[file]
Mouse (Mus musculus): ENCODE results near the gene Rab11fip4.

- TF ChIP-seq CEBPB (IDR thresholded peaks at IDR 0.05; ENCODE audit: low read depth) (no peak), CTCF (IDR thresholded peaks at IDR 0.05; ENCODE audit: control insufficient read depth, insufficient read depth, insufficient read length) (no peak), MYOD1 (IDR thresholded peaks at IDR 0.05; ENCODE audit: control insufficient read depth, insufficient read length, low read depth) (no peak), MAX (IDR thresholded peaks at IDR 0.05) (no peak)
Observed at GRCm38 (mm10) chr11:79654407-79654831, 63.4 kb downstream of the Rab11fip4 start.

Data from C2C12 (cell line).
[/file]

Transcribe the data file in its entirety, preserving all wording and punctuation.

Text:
Mouse (Mus musculus): ENCODE results near the gene Rab11fip4.

- TF ChIP-seq CEBPB (IDR thresholded peaks at IDR 0.05; ENCODE audit: low read depth) (no peak), CTCF (IDR thresholded peaks at IDR 0.05; ENCODE audit: control insufficient read depth, insufficient read depth, insufficient read length) (no peak), MYOD1 (IDR thresholded peaks at IDR 0.05; ENCODE audit: control insufficient read depth, insufficient read length, low read depth) (no peak), MAX (IDR thresholded peaks at IDR 0.05) (no peak)
Observed at GRCm38 (mm10) chr11:79654407-79654831, 63.4 kb downstream of the Rab11fip4 start.

Data from C2C12 (cell line).